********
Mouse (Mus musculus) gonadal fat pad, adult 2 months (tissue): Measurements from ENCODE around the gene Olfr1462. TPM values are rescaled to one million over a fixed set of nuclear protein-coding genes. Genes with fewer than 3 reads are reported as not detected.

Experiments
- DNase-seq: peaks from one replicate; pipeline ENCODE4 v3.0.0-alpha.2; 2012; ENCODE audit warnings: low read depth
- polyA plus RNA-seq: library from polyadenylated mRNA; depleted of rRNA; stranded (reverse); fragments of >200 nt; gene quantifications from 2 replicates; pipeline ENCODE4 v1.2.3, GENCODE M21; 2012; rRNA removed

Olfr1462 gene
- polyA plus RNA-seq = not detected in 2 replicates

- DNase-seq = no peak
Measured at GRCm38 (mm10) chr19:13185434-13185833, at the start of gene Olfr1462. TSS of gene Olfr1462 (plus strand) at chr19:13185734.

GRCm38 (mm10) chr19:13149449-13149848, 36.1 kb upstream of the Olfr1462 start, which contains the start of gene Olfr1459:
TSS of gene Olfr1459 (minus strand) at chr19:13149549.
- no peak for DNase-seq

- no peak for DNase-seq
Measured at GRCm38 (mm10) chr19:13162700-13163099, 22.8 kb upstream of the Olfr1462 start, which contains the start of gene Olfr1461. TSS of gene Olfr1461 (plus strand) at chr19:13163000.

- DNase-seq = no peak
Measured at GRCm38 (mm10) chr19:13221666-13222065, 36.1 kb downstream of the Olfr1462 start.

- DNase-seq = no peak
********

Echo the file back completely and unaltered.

Mouse (Mus musculus) gonadal fat pad, adult 2 months (tissue): Measurements from ENCODE around the gene Olfr1462. TPM values are rescaled to one million over a fixed set of nuclear protein-coding genes. Genes with fewer than 3 reads are reported as not detected.

Experiments
- DNase-seq: peaks from one replicate; pipeline ENCODE4 v3.0.0-alpha.2; 2012; ENCODE audit warnings: low read depth
- polyA plus RNA-seq: library from polyadenylated mRNA; depleted of rRNA; stranded (reverse); fragments of >200 nt; gene quantifications from 2 replicates; pipeline ENCODE4 v1.2.3, GENCODE M21; 2012; rRNA removed

Olfr1462 gene
- polyA plus RNA-seq = not detected in 2 replicates

- DNase-seq = no peak
Measured at GRCm38 (mm10) chr19:13185434-13185833, at the start of gene Olfr1462. TSS of gene Olfr1462 (plus strand) at chr19:13185734.

GRCm38 (mm10) chr19:13149449-13149848, 36.1 kb upstream of the Olfr1462 start, which contains the start of gene Olfr1459:
TSS of gene Olfr1459 (minus strand) at chr19:13149549.
- no peak for DNase-seq

- no peak for DNase-seq
Measured at GRCm38 (mm10) chr19:13162700-13163099, 22.8 kb upstream of the Olfr1462 start, which contains the start of gene Olfr1461. TSS of gene Olfr1461 (plus strand) at chr19:13163000.

- DNase-seq = no peak
Measured at GRCm38 (mm10) chr19:13221666-13222065, 36.1 kb downstream of the Olfr1462 start.

- DNase-seq = no peak